Two of your problems could have been solved with a little bit self discipline (read out pictures from your phone every two weeks or so, copy your relevant 3,5 diskettes before switching to a computer without a 3,5″-drive). A laptop, especially a hard drive that is out of order is bad luck that can happen. But have you thought about a fire or a water leak that can ruin all your books? I think you have heard about the landslide that took down the archive of the city of Cologne.
I hope I do not sound too aggressively, its not intended. But all technology has its downsides. And for e-books: Read the essay by Kathrin Passig called “Das Buch als Geldbäumchen”: http://www.eurozine.com/articles/2010-12-14-passig-de.html
I think she is totally right in describin the coming reality, and she has a lot of arguments for her point.
Tjo, Dinge können so einfach erscheinen! Danke ;-)
Thanks for your comment on my blog. I love reading and I’m for any means that get people to read, especially in the fast paced society that we live in. I’m old school with lots of books and running out of space. The e-books takes the worry out of space and I find I actually read more with the e-readers; a larger selection of all sorts of books are just a click away. I especially love the e-readers for the school kids; less weight and more information. Just G
Very true. I’ve thought about this. I’m sure there will be some way to transfer Kindle and iPad files to some other devices, but not many people do that. How many VHS tapes are sitting in attics still waiting to be transferred to DVDs? I just buy the book so I don’t have to worry about all of that.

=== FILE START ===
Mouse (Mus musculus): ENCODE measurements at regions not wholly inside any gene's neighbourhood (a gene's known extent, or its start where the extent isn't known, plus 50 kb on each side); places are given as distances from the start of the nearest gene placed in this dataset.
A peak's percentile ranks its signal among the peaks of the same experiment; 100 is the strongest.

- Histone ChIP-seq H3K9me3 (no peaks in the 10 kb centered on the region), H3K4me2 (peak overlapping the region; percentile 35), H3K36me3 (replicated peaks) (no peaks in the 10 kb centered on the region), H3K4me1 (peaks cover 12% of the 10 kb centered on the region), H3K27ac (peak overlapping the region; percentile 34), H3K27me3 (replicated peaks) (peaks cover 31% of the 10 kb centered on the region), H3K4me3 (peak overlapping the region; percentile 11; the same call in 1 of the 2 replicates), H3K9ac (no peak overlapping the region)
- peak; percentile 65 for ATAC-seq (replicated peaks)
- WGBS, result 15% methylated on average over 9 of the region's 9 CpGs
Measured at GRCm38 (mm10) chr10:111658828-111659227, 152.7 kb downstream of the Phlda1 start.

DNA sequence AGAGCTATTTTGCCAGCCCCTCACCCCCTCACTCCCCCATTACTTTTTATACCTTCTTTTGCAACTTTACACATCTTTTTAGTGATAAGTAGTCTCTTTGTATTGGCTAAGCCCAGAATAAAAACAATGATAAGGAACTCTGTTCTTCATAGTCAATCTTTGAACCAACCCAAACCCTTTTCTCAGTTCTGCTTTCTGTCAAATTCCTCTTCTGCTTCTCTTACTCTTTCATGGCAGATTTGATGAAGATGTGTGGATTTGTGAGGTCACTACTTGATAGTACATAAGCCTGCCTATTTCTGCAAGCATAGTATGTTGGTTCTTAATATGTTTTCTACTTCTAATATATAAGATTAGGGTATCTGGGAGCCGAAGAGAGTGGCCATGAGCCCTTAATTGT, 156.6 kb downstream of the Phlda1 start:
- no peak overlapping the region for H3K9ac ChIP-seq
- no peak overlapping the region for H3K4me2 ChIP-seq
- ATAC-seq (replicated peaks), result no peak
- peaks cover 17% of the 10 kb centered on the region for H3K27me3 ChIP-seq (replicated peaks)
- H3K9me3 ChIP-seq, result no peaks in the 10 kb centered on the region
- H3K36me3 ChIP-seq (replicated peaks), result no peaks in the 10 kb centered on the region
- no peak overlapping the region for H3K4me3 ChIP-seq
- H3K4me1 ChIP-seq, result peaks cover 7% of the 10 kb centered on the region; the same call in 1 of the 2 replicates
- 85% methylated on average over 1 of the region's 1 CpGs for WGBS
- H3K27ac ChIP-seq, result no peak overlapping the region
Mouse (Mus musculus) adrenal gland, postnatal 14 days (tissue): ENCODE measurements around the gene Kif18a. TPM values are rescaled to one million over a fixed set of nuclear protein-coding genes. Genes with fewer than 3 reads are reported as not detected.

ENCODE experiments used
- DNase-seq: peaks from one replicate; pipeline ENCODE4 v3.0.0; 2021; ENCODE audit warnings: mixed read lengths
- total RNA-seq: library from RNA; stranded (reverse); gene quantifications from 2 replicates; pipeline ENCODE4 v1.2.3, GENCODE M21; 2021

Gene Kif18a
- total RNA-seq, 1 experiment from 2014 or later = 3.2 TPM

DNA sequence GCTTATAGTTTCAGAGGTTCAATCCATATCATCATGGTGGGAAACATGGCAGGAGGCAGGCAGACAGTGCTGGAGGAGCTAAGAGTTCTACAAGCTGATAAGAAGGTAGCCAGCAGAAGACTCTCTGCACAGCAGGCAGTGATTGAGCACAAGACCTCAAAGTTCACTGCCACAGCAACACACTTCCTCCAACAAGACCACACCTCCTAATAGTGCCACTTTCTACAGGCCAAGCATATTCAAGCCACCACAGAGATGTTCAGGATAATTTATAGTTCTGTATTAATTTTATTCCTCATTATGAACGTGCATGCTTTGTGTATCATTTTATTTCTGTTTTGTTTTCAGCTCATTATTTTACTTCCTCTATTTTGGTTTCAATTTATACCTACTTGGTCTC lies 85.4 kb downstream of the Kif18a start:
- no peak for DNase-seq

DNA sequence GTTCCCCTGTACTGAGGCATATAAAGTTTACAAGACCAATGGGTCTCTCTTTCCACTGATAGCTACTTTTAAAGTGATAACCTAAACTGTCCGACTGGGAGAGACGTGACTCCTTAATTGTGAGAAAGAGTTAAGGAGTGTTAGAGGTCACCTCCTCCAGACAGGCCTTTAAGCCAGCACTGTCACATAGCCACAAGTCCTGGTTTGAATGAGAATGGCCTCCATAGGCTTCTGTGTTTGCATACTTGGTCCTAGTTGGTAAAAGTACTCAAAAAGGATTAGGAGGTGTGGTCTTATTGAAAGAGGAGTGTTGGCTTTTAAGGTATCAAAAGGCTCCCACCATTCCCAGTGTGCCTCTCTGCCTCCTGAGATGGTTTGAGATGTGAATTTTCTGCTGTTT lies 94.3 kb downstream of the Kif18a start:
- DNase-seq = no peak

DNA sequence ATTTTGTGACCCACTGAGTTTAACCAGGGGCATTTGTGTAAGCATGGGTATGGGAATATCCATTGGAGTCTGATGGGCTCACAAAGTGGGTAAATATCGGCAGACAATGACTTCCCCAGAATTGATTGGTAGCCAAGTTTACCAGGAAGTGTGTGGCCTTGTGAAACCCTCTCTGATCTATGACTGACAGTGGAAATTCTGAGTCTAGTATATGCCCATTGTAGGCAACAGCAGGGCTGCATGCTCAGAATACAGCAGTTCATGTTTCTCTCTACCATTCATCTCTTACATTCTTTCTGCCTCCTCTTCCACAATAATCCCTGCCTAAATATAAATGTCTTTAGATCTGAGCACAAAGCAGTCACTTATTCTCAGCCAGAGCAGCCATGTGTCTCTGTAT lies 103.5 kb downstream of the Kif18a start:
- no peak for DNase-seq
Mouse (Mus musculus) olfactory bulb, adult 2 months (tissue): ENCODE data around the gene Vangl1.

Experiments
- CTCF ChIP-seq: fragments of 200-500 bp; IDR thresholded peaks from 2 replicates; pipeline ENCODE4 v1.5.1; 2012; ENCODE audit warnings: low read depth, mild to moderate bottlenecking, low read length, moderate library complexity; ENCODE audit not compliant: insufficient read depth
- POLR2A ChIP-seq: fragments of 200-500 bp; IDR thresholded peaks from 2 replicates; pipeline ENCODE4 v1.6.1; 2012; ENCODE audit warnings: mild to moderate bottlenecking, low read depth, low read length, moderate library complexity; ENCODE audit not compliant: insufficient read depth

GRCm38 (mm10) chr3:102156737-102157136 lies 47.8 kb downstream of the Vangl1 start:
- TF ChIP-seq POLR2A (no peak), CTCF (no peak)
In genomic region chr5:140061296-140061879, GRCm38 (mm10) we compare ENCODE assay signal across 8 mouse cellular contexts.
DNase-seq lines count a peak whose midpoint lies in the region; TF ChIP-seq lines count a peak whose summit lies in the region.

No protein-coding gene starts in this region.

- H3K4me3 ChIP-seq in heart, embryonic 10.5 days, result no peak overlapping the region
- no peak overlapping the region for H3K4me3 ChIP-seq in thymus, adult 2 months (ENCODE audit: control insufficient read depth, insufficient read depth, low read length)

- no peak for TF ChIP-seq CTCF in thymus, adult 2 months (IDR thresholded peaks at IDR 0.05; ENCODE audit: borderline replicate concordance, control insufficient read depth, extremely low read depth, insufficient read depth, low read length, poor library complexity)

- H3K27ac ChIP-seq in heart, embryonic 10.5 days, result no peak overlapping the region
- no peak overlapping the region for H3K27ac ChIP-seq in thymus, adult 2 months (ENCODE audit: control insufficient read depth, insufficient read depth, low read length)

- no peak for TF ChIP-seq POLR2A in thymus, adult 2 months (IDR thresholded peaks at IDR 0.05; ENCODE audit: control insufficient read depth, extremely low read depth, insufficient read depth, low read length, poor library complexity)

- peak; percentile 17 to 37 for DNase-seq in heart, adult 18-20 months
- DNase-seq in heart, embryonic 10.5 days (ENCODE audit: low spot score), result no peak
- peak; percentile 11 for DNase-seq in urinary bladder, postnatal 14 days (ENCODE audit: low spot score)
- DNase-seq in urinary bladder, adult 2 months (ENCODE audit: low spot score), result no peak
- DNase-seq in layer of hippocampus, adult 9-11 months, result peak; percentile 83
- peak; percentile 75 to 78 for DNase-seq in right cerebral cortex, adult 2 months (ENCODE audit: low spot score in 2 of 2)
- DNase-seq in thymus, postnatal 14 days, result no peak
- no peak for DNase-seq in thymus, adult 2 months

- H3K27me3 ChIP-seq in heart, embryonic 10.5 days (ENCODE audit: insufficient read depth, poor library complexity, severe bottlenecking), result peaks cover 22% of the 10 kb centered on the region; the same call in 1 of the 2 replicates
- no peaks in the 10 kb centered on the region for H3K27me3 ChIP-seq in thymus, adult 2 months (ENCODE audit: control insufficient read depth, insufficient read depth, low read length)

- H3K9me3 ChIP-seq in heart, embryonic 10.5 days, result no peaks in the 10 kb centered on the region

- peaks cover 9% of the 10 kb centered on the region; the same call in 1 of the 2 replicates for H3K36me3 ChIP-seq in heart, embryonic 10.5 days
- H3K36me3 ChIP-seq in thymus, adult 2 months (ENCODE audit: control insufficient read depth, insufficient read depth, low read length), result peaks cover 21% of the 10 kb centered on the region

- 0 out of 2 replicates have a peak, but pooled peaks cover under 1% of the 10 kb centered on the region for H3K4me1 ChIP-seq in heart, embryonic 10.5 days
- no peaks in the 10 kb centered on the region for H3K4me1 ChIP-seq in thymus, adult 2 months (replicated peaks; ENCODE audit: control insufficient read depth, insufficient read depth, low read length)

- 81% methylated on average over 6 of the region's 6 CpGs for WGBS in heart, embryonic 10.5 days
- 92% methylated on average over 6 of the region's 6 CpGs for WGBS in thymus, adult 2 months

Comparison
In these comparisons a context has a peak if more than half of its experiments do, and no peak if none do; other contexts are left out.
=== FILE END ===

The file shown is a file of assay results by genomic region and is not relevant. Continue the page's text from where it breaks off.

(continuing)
Maybe you haven’t noticed, but Microsoft is pushing a new paradigm called cloud computing. Everything is stored in some data center accessible by Internet. My E-Mail is stored at an Exchange Server at a friends company, I can access it from my smartphone, Outlook on my laptop or any computer with a browser. I always say: If it’s not on the internet, i don’t want to know about it.
Good point. This is already very evident in the music industry: just think of how many versions of the White Album have been made, from vinyl to mp3. Still, the digital format is relatively easy to morph into a new format, so I’m not that worried.
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Thanks for this. I try to avoid paying very much for electronic books, because I worry that I’ll lose them when the format becomes obsolete. I still read books in my library that I bought as cheap paperbacks in the 1970s.
I think part of the issue is that the marginal cost of many e-books is rather high when marginal cost of information is practically zero.
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That’s one of the reasons why I don’t like the idea of e-books, either.
When I bought my last computer, I actually had a floppy disk drive installed so I could still access my old files… but by then, several of the disks wouldn’t work any more, and the stories saved on them are gone forever.
You make a wonderful point. There is no experience like reading a good book. My shelves are filled with books. So filled, in fact, my wife and I have agreed to no more books. We hauled some of them to Half Priced Books to sell what we no longer needed. But guess what they told us. They considered them “outdated, worthless, not worth selling.” So, like technology, books do become outdated and no longer retrieved from the shelf or worth reading. eBooks allow me to travel with countless stories – 1 to 220; I can read all of them without paying excess airline baggage fees. I’m busy, so I don’t have to be on the couch to read – I can read in airports, in restaurants, on the subway – and I can carry as many with me as I want without dislocating my shoulder. eBooks are here to stay, a great avenue that appeals to all types of readers. People should embrace it – I’m sure millions of trees will.